Solomon Islands expands security partnerships, welcomes Chinese assistance in policing, cybersecurity


The Solomon Islands government has responded to concerns raised by Australia and other countries regarding its policing deal with China. The nation has dismissed claims that the agreement poses a threat to regional peace in the Pacific and has instead emphasized that China’s involvement will strengthen its police force in areas such as cybersecurity and community policing.

In response to calls from the United States, Australia, New Zealand, and the opposition party in the Solomon Islands, Prime Minister Manasseh Sogavare’s office released a statement on Friday. It stated that the Pacific island nation is expanding its security partnerships and that the addition of Chinese police support will complement the existing assistance from Australia and New Zealand. The statement further emphasized that no single country has a monopoly on knowledge.

Australia’s Foreign Minister, Penny Wong, conveyed Australia’s concerns about regional security during a meeting with China’s top diplomat, Wang Yi, in Jakarta on Thursday night. The Solomon Islands government, however, fails to see how the improvement of its police force’s traffic control and management system, the provision of police equipment, or the completion of the Forensic Autopsy Lab would threaten peace and security in the Pacific region, as mentioned in the statement from Sogavare’s office.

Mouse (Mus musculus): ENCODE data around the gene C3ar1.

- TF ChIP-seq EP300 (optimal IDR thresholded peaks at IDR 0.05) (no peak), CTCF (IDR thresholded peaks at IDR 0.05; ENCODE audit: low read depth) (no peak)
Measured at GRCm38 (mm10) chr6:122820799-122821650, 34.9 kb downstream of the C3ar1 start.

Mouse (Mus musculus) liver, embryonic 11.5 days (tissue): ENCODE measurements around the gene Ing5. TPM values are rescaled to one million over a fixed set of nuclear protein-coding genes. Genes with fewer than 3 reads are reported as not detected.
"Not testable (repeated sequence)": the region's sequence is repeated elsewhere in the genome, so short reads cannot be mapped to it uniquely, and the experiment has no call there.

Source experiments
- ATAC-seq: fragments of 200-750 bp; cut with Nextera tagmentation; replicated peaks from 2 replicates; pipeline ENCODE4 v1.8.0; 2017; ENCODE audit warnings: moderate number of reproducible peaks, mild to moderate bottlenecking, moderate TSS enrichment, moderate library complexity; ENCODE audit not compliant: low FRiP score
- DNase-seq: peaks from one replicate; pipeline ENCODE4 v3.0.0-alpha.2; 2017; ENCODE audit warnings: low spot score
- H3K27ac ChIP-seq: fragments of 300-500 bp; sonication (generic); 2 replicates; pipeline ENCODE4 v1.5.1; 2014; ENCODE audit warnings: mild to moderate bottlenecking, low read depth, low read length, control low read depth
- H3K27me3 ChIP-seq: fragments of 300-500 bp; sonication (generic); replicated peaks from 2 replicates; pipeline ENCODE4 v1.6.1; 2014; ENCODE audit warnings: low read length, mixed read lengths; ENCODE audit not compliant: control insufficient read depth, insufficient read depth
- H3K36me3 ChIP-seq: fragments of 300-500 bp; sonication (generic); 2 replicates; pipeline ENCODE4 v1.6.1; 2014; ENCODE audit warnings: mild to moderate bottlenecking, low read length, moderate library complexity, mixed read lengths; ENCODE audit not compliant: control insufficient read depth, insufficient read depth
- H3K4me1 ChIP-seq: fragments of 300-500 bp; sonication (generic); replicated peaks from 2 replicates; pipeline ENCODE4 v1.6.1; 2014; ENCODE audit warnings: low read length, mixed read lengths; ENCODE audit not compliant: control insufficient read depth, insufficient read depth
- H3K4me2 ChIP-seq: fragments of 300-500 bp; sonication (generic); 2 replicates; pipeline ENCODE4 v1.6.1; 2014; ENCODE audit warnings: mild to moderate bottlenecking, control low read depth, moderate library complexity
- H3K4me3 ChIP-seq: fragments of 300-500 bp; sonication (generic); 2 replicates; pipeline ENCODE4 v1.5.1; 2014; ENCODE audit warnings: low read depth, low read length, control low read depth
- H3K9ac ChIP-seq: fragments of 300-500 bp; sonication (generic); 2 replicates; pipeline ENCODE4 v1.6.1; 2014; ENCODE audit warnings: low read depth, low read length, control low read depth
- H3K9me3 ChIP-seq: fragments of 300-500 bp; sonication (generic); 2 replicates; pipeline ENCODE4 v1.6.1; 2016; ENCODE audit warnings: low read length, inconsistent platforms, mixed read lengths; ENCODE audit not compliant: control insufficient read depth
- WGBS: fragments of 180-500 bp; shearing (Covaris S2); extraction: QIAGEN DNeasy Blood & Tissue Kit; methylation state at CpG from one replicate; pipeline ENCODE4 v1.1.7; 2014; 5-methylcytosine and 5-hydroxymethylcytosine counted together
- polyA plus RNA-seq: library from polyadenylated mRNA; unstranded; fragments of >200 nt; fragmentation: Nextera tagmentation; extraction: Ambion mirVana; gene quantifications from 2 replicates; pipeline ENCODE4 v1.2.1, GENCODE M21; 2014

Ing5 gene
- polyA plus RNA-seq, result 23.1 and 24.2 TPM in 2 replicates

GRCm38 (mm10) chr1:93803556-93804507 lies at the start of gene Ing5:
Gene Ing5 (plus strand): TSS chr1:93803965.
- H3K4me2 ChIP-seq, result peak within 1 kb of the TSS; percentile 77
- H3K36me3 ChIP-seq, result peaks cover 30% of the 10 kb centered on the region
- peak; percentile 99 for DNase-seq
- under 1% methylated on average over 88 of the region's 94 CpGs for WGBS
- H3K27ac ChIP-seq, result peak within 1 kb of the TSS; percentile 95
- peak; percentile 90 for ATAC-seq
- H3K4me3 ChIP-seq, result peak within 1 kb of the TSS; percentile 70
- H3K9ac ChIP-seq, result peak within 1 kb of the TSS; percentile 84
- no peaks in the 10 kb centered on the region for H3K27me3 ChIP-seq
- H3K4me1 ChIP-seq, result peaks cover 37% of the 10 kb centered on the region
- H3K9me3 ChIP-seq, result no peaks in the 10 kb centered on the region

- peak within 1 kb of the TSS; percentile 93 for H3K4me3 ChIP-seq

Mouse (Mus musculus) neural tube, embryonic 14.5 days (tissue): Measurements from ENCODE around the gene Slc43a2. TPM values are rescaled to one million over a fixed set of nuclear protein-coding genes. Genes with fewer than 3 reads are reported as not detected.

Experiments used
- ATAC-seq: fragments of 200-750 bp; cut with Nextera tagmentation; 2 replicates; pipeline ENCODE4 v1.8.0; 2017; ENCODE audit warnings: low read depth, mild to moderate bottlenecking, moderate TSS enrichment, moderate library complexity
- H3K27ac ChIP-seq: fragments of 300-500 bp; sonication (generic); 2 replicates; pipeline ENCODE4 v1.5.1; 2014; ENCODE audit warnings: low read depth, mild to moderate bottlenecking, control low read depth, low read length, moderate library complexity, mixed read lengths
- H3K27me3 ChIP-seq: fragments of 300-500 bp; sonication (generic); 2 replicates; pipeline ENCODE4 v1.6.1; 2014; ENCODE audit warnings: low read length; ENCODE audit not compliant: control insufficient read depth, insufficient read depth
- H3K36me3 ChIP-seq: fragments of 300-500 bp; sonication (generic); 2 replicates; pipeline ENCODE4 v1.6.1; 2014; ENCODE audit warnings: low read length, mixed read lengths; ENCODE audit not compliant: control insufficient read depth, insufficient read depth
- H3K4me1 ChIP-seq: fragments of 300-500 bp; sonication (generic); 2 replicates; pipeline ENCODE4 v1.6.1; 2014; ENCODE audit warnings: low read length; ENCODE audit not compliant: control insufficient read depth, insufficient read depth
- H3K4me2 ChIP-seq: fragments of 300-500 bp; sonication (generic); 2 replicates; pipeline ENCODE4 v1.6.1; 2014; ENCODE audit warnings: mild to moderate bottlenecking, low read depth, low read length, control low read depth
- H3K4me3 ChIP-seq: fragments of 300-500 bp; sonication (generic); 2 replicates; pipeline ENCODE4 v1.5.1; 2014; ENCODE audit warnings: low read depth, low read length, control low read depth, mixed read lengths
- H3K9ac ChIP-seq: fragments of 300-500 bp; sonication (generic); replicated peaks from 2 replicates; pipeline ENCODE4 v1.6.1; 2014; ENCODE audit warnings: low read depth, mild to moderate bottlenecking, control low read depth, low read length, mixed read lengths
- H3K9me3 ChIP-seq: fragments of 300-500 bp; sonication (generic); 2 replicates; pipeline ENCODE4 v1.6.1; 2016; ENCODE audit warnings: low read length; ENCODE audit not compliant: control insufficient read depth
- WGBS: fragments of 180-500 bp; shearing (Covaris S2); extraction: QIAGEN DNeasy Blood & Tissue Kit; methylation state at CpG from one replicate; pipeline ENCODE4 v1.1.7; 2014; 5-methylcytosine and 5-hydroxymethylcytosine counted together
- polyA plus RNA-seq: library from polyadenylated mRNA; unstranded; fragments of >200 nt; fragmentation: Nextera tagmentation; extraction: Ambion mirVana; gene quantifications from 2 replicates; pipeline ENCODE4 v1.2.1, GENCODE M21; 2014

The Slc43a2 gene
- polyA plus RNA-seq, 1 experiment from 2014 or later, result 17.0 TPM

The statement highlighted that the riots that occurred in the capital city of Honiara in 2021 revealed deficiencies in the islands’ policing. As a response to the unrest, Australian and New Zealand police were deployed at the request of Prime Minister Sogavare. They had previously led an international security force for a decade to maintain peace after an internal conflict.

In the week leading up to his visit to China, Prime Minister Sogavare announced that the security treaty with Australia would be reviewed. Opposition leader Matthew Wale expressed concerns about the differences between policing in democracies and communist countries, emphasizing the importance of upholding human rights and due process.

According to Meg Keen, director of the Lowy Institute’s Pacific Islands program, the issue at hand is not China’s provision of security equipment but rather the compatibility between Chinese and Pacific policing methods. Keen emphasized the critical importance of how equipment, such as guns and water cannons, is used.

During his recent visit to Beijing, Sogavare, who had previously agreed on a security pact with China last year, pledged support for China’s Global Development Initiative and Global Security Initiative policies. These policies aim to combine Chinese infrastructure investment with security measures.

The Solomon Islands, with a population of 700,000 spread across a strategic Pacific archipelago, played a pivotal role in the US military’s westward movement to liberate the Philippines during World War II. Tensions surrounding Taiwan have raised concerns in Washington and Canberra about China’s naval ambitions in the region. Opposition leader Wale added that there is a fear that China’s interests will clash with US influence and strategic interests in the region, with the Solomon Islands finding itself caught in the middle.

As the Solomon Islands continues to expand its security partnerships, the implications of the Chinese involvement in policing and cybersecurity remain a subject of scrutiny. The government’s emphasis on broadening its capabilities while maintaining compatibility with existing democratic values and human rights will shape the outcome of this arrangement.

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